During a keynote session yesterday at the Big Telecom Event, AT&T Senior Vice President for Network Architecture and Design Andre Fuetsch outlined AT&T’s approach to network evolution and transformation. In the simplest of terms, AT&T wants a network that’s more akin to Facebook or Google, than to the ‘hardware centric’ telecom network that most of us in the business have been accustomed to. AT&T hopes to get there by 2020.
Fuetsch laid out a pretty compelling case as to why telecom carriers should look to ‘webscale’ companies like Facebook when thinking about the future of the network. Traditional telecom network thinking and planning has been focused on hardware solutions. As network demand grew, you simply added more hardware to accommodate it. That strategy worked in a fairly predictable TDM based world. But in an IP world, it’s a risky, expensive, and inefficient approach.
Historically, calling patterns were predictable and manageable. In the world of connected devices, OTT video, and IoT, patterns are very unpredictable. There’s no industry calendar that helps network operators plan for the next hit Netflix show, or Android update, or Beyonce album drop. Data usage can spike in an instant, and network operators need to be prepared at all times. Trying to do so through continually adding hardware could potentially bankrupt a network operator.
AT&T Network Transformation
The answer is a software centric approach that allows network operators to manage their networks in an IP world, says Fuetsch. In very basic terms, that’s what software defined networking (SDN) and network virtualization function (NFV) are all about – scaling, managing, and operating data focused IP networks to handle the unpredictable nature of a broadband world. And positioning network operators to maximize profitability while doing so.
According to Fuetsch, AT&T is “all in.” He says they really have no choice. He cited statistics including wireless demand growth of 1,000% since 2007, and predictions are 10x growth by 2020. AT&T aims to have 75% of their entire network managed through software and virtualization by 2020. Fuetsch says 5% of it will be accomplished by the end of 2015.
To do so, they are transforming 200 network functions, of which TDM voice, ATM, and frame relay services are not included. “We want to focus on things with longevity and a future,” said Fuetsch. That does include things like their 4G core network and VoIP. Fuetsch cited some existing services that are already under SDN control, including their enterprise focused network on demand product and their mobile call recording service.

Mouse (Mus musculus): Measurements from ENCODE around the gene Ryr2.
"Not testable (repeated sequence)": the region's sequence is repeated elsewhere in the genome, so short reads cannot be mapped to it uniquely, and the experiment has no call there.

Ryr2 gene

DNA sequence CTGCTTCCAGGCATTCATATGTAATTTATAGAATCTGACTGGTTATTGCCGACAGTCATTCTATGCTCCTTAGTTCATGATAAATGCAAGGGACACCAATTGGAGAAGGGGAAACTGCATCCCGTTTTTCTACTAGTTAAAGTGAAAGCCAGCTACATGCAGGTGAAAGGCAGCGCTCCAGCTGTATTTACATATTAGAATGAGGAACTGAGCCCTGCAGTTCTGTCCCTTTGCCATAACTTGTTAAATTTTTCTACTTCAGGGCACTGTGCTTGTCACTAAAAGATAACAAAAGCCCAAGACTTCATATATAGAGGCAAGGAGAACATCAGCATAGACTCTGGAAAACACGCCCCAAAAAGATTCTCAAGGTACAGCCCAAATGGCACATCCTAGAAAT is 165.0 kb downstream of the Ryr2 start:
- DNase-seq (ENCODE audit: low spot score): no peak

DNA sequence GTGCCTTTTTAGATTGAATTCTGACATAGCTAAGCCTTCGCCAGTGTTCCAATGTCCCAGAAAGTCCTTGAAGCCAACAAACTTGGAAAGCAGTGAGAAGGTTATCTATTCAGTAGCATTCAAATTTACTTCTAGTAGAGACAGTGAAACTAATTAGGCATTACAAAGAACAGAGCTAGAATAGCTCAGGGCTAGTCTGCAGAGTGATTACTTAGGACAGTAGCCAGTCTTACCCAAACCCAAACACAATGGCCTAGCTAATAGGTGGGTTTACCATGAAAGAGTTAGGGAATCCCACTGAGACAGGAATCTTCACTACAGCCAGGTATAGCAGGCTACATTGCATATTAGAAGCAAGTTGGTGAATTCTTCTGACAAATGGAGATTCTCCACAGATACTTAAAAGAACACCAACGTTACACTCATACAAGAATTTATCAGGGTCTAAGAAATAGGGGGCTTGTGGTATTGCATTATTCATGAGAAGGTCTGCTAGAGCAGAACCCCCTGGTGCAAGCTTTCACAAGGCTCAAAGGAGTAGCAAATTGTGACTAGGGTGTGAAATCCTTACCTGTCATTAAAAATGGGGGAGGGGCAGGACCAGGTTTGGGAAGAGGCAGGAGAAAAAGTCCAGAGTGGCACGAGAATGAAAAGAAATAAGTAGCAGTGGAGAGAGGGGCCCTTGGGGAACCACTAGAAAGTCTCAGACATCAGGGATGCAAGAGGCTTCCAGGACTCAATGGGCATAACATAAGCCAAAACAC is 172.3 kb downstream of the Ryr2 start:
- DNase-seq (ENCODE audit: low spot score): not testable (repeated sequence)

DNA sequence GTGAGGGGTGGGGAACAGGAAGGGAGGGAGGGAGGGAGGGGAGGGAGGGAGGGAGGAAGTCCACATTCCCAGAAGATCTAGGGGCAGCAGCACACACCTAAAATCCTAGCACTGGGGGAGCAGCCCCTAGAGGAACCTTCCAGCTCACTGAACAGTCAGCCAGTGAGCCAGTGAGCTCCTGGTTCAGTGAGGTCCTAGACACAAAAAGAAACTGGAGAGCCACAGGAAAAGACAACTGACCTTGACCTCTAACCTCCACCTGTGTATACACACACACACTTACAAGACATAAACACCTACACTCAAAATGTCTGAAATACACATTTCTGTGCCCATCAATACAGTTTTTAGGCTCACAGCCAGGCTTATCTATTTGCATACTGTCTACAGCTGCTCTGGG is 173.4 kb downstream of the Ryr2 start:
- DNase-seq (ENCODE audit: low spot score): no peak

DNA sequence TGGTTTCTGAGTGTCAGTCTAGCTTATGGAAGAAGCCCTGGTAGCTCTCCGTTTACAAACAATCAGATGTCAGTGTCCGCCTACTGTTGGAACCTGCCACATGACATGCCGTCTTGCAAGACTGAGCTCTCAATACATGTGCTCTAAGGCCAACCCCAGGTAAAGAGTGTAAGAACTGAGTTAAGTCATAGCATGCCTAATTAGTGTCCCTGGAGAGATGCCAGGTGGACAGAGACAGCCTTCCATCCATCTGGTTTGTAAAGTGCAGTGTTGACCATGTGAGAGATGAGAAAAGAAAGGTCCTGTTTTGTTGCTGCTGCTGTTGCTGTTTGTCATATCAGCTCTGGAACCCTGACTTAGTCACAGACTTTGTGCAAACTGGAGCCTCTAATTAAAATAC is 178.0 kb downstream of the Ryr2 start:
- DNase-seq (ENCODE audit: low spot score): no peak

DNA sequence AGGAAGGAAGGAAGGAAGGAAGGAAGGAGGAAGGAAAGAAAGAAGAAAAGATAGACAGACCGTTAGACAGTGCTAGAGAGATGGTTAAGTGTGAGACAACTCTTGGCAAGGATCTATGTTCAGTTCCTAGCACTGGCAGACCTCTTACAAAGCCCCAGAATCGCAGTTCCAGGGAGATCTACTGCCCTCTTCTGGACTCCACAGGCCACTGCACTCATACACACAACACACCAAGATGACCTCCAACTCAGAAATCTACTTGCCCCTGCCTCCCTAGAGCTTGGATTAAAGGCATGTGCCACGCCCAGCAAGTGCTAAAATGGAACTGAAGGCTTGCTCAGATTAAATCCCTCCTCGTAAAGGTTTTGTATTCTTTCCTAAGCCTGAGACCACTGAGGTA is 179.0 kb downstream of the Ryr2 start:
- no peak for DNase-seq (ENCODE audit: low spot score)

Other benefits that Fuestch cited include standardization of network processes. He pointed to a somewhat surprising company model for a telecom network transformation – Southwest Airlines. They’ve standardized on Boeing 737 aircraft, which simplifies their operations, Fuetsch said. In an SDN/NFV world AT&T hopes to have similar standardization benefits.
This is a tremendous undertaking by AT&T. They have over 2,000 engineers devoted to the process. “This is quite an ocean, it’s important how you boil it,” said Fuetsch. “The biggest challenge we have is a cultural one.”
The goal is to have AT&T’s network look more like Facebook’s or Google’s, where software is the brains of the network, and hardware is commoditized. It’s the so called ‘webscale’ approach, where networks can easily scale to meet the demands of a globally connected marketplace.
Where applications can easily be turned up or down, within minutes, not days or weeks. Where customers can buy services on-demand, through a self-service web portal. Where potential network troubles can be predicted and addressed before they even happen.
It’s a transformational process. One that all network operators are facing, regardless of size or location. The technical issues are quite challenging, but they pale in comparison to the cultural shift that has to take place.
Look around at your company. Is your central office transitioning to a data center or is it full of switching “iron?” Does your culture resemble a legacy phone company that is rather predictable, or is it agile and able to adapt to a world where Facebook and Apple have customers’ attention? What is your ratio of software engineers to inside plant technicians? Is ordering your products and services easy for customers, or laborious and time consuming?
Just a few of many important questions to ask when addressing this important, timely, and inevitable network transformation issue.